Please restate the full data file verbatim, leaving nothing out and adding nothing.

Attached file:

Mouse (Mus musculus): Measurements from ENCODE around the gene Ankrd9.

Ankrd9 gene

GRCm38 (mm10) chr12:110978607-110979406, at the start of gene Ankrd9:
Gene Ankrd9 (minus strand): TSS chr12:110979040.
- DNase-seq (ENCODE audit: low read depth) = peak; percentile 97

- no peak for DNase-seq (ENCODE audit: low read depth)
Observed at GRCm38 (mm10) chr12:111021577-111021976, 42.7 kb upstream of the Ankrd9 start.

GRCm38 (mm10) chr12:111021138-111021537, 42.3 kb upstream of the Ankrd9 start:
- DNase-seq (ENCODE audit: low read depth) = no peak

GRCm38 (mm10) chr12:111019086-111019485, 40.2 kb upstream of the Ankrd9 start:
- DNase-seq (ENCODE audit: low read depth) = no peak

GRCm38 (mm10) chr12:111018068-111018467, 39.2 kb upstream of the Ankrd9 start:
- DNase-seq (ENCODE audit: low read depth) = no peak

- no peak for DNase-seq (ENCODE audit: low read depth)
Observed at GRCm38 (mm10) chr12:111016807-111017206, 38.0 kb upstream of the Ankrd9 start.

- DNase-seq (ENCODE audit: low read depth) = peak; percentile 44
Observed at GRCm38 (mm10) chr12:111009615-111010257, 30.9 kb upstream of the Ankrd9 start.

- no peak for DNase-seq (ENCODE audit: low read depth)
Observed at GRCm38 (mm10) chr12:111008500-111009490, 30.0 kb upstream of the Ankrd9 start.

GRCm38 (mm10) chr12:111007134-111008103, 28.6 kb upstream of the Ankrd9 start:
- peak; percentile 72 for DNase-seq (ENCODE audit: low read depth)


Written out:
Mouse (Mus musculus): Measurements from ENCODE around the gene Ankrd9.

Ankrd9 gene

GRCm38 (mm10) chr12:110978607-110979406, at the start of gene Ankrd9:
Gene Ankrd9 (minus strand): TSS chr12:110979040.
- DNase-seq (ENCODE audit: low read depth) = peak; percentile 97

- no peak for DNase-seq (ENCODE audit: low read depth)
Observed at GRCm38 (mm10) chr12:111021577-111021976, 42.7 kb upstream of the Ankrd9 start.

GRCm38 (mm10) chr12:111021138-111021537, 42.3 kb upstream of the Ankrd9 start:
- DNase-seq (ENCODE audit: low read depth) = no peak

GRCm38 (mm10) chr12:111019086-111019485, 40.2 kb upstream of the Ankrd9 start:
- DNase-seq (ENCODE audit: low read depth) = no peak

GRCm38 (mm10) chr12:111018068-111018467, 39.2 kb upstream of the Ankrd9 start:
- DNase-seq (ENCODE audit: low read depth) = no peak

- no peak for DNase-seq (ENCODE audit: low read depth)
Observed at GRCm38 (mm10) chr12:111016807-111017206, 38.0 kb upstream of the Ankrd9 start.

- DNase-seq (ENCODE audit: low read depth) = peak; percentile 44
Observed at GRCm38 (mm10) chr12:111009615-111010257, 30.9 kb upstream of the Ankrd9 start.

- no peak for DNase-seq (ENCODE audit: low read depth)
Observed at GRCm38 (mm10) chr12:111008500-111009490, 30.0 kb upstream of the Ankrd9 start.

GRCm38 (mm10) chr12:111007134-111008103, 28.6 kb upstream of the Ankrd9 start:
- peak; percentile 72 for DNase-seq (ENCODE audit: low read depth)